Here we are with Don Anderson, guitarist (and organ player) for Khôrada, a new project created together with Jason William Walton, Aesop Dekker, and Aaron John Gregory. We will talk about their first release Salt (2018, Prophecy Productions) and some other things as well.
Hello Don, and thanks for having accepted this interview, we are glad to host you as one of the first interviewees on our new website, launched just this month after weeks of hard work and following almost a decade of activity in the Italian scene.
Thank you very much for the opportunity.
At this point, pretty much everyone knows who you guys are, and how this band came to be, so let’s just not talk about your previous bands and let’s focus on what the four of you have accomplished here. How have you dealt with the writing and recording process, considering all your other commitments and well, distance?
It wasn’t all that different from Agalloch because even in Agalloch we were often separated by distance, and most of us had other obligations with family and careers. So, that didn’t really change. We still sent riffs and songs through email and gradually built the demos over a number of revisions until we were ready to rehearse and then record.
I must admit that, mainly for work-related and personal reasons, I did not have the chance to fully appreciate Salt when it first came out this summer. Fortunately, I managed to go back to it in October and listen to it many times and in different environments. Don, this record is sick, and I must say that it has grown more and more after each listen. Which were the elements you personally enjoyed the most, as a musician facing a new challenge?
I think all of us, but maybe mostly myself, Aesop, and Jason, appreciated the chance to completely start over. It felt liberating in a lot of ways. Even now we have to sometimes remind ourselves that we don’t have to “look a certain way” or play in a specific key or tempo that was common for Agalloch. Even something as simple as smiling in a band pic is new for us. But, the most rewarding part was simply starting from zero. We had no idea what Khôrada would sound like. We knew we wanted something big, beautiful, and epic, but when we asked AJ to work with us, we really had no expectations. So, it’s really incredible to us that we managed to pull this off. It was a real experiment, but it has worked really well so far.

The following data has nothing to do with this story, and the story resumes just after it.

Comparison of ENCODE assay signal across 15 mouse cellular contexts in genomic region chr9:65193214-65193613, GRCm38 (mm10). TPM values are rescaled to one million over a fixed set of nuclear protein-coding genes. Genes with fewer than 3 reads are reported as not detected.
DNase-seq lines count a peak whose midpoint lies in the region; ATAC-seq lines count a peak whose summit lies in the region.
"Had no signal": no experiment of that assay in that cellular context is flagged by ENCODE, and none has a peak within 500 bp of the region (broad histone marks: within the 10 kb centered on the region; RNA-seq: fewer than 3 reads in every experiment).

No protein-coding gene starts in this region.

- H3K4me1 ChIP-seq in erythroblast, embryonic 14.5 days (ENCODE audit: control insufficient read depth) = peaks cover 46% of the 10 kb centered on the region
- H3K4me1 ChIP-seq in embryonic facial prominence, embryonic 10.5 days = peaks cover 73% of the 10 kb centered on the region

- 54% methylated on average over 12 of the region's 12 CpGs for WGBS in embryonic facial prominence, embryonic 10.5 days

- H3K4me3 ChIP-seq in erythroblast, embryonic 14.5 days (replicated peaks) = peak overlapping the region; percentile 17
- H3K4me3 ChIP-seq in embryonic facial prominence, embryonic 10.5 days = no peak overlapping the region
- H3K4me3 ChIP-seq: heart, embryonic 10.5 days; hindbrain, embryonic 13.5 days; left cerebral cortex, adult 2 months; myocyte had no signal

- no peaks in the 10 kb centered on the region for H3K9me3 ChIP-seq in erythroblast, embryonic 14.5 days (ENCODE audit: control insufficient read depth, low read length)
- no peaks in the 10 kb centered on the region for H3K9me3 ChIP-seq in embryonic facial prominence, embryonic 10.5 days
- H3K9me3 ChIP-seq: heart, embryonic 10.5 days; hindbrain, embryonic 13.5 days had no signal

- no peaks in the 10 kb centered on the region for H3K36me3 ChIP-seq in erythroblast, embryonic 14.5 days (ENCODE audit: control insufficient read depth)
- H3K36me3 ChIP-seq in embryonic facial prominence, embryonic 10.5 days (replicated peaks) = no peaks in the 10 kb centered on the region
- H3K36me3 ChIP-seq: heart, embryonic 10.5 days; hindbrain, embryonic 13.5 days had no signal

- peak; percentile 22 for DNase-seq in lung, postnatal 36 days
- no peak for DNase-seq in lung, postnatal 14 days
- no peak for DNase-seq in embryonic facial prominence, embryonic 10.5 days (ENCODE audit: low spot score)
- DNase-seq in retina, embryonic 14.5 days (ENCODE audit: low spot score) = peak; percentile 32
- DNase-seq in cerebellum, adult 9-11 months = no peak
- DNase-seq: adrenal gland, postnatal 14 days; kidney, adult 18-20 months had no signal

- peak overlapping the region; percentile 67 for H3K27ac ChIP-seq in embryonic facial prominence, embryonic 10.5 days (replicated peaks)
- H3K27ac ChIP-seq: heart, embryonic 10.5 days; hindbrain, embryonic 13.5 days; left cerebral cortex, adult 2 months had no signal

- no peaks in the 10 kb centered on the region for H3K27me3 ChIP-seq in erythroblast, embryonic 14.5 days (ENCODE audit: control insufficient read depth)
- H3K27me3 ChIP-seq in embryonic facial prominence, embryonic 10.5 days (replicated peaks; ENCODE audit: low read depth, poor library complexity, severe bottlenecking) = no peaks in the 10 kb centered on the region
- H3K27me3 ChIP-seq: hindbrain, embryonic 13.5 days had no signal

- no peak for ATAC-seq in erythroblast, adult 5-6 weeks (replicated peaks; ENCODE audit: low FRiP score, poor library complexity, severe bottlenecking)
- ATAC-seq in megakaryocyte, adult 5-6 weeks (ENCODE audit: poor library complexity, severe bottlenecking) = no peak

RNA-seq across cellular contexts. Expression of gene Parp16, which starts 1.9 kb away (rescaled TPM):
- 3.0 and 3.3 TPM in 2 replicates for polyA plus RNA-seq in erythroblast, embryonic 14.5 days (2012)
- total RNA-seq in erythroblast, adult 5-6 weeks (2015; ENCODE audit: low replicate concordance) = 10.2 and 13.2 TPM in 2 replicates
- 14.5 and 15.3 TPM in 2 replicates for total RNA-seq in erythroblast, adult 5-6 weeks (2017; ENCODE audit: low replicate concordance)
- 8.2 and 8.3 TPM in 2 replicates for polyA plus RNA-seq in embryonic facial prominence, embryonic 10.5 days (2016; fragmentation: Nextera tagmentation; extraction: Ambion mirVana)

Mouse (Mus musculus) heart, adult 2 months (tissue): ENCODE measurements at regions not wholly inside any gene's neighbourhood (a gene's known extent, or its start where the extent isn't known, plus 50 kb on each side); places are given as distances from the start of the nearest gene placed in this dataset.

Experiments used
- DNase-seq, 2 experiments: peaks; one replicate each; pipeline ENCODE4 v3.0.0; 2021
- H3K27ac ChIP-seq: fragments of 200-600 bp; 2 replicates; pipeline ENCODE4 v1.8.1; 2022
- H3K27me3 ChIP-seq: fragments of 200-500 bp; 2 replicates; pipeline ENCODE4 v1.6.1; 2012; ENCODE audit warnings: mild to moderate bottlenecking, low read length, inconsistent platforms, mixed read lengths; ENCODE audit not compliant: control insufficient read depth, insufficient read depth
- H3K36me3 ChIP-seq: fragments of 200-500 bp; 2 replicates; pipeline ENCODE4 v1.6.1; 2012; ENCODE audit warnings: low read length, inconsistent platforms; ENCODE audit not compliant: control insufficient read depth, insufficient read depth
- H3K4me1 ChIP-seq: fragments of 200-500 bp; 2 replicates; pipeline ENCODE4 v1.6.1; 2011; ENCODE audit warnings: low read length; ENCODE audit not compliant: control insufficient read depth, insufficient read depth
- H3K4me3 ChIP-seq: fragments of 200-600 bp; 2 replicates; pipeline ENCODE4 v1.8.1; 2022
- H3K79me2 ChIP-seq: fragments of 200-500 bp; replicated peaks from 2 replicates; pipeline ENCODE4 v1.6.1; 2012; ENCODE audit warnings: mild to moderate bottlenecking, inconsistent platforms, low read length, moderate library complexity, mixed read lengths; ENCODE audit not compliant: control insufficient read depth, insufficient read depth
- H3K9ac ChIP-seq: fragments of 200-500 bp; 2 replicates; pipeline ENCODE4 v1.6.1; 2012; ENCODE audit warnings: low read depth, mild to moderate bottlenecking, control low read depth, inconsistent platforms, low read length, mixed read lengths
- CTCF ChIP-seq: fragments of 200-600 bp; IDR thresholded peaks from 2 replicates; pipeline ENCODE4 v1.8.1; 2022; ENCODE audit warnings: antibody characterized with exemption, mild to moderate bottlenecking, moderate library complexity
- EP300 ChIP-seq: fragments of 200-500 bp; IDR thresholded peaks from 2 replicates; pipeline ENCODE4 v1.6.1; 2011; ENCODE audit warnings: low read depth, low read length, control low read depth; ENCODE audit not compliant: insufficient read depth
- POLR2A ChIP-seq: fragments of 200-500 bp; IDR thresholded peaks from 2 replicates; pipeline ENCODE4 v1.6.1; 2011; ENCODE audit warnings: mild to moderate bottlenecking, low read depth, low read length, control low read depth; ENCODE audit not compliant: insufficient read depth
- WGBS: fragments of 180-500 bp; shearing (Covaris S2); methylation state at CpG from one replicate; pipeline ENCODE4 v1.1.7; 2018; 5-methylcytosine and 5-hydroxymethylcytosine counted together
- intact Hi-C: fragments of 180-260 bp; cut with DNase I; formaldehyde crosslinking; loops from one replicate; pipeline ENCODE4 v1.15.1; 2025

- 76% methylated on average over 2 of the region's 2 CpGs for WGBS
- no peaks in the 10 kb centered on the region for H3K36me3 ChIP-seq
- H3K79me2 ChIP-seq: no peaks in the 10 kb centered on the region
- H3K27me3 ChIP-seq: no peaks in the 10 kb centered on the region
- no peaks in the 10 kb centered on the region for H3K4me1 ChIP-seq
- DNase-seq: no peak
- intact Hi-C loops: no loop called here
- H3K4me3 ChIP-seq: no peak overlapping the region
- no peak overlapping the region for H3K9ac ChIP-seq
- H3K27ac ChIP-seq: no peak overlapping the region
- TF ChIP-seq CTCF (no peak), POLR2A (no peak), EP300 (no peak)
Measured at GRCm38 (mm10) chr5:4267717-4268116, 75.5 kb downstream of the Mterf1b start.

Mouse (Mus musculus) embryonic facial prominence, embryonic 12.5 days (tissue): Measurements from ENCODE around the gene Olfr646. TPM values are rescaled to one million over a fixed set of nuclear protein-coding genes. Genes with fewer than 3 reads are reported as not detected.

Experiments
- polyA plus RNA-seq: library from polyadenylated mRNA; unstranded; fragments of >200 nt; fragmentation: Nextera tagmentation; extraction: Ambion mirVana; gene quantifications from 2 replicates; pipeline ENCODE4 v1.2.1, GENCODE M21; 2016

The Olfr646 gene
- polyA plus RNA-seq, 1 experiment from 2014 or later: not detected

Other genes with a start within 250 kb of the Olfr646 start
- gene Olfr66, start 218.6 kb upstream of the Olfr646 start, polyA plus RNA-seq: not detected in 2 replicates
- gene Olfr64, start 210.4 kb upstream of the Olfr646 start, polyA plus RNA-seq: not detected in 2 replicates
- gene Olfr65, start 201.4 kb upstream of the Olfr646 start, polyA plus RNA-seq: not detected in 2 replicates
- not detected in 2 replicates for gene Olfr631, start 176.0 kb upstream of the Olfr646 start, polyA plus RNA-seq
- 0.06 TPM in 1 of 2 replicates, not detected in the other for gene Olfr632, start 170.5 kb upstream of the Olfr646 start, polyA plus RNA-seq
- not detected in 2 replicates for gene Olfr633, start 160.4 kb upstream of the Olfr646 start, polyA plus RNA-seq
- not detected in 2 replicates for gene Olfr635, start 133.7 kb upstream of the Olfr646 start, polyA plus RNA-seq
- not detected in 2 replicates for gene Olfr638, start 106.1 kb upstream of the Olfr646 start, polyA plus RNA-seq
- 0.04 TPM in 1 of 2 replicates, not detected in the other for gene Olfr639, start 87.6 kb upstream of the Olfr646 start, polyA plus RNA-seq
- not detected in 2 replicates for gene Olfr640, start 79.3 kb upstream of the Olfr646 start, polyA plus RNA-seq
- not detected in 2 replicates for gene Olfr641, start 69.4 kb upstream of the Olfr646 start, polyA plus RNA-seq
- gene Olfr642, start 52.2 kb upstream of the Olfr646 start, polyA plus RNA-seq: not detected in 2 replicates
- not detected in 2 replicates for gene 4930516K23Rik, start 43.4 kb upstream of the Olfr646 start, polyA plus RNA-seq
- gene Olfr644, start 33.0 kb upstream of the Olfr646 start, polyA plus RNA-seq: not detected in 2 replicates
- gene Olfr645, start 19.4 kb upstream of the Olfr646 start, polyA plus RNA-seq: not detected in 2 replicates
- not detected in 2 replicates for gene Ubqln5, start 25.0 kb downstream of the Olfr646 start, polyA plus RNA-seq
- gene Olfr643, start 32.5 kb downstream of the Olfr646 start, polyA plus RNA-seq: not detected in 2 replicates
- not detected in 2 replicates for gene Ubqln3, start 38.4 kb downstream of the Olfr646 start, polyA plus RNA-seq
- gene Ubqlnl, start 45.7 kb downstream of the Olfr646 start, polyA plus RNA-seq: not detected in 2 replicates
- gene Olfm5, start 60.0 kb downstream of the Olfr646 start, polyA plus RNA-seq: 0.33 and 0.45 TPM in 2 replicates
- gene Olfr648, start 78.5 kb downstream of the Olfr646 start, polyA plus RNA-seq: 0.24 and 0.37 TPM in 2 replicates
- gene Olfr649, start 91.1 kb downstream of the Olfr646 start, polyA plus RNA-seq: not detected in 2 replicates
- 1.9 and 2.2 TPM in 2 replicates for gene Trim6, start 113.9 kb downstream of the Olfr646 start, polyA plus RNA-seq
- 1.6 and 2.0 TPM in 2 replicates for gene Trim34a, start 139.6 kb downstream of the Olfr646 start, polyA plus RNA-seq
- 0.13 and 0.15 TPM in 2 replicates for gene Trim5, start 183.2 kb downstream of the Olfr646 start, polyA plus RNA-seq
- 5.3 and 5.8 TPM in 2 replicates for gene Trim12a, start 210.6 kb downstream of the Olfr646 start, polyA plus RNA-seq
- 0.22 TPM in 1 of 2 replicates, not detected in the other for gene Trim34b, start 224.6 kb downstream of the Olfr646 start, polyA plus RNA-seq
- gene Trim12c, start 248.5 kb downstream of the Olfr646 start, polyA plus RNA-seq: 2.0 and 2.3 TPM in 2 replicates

I know you guys, especially Aaron, don’t really like this record being called “prog metal” or “avantgarde metal”, how would you describe it to someone who hasn’t listened to it yet?
I don’t mind the “prog” label, but I woudn’t call it progressive in the true sense of the word which is usually used for bands like King Crimson, Yes, and many of the 70s era bands from Italy like Locanda delle Fate or Banco del Mutuo Soccorso. We’re nothing like those bands. But, certainly we have a progressive spirit in that we wanted to push on the boundaries of the genres we’re part of: metal, sludge, doom, or whatever. Even if we referred to bands like Yob, Neurosis, or Fugazi while writing the record, we don’t sound like any of those bands. I still think there’s some Agalloch in the sound, obviously. I love multilayered music and long songs. That’s just who I am as a musician. It’s big, it’s expansive, and melodic. I’d use words like that rather than “genre” words.
Ok, I guess we’re done with the webzine-like music-related questions. Time to move to something more interesting: the concept. After having followed your work for years (I even wrote my Master’s degree dissertation about its environmentalist undertone, and literary influences, back in 2011-2012), I would say this is perhaps the most clearly political record of your career. Khôrada started working on it between late 2016 and early 2017, so we all know what the climate was (and is) like. Could you please give us more details about how the idea and concept came to be?